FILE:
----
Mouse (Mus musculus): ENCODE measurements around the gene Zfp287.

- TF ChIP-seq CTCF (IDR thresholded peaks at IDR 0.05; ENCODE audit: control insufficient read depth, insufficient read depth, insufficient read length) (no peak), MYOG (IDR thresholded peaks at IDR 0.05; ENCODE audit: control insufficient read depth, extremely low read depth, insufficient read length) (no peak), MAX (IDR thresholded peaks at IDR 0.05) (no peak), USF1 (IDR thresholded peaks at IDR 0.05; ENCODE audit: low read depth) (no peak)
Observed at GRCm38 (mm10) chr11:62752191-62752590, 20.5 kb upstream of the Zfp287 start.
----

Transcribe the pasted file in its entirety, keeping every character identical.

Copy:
Mouse (Mus musculus): ENCODE measurements around the gene Zfp287.

- TF ChIP-seq CTCF (IDR thresholded peaks at IDR 0.05; ENCODE audit: control insufficient read depth, insufficient read depth, insufficient read length) (no peak), MYOG (IDR thresholded peaks at IDR 0.05; ENCODE audit: control insufficient read depth, extremely low read depth, insufficient read length) (no peak), MAX (IDR thresholded peaks at IDR 0.05) (no peak), USF1 (IDR thresholded peaks at IDR 0.05; ENCODE audit: low read depth) (no peak)
Observed at GRCm38 (mm10) chr11:62752191-62752590, 20.5 kb upstream of the Zfp287 start.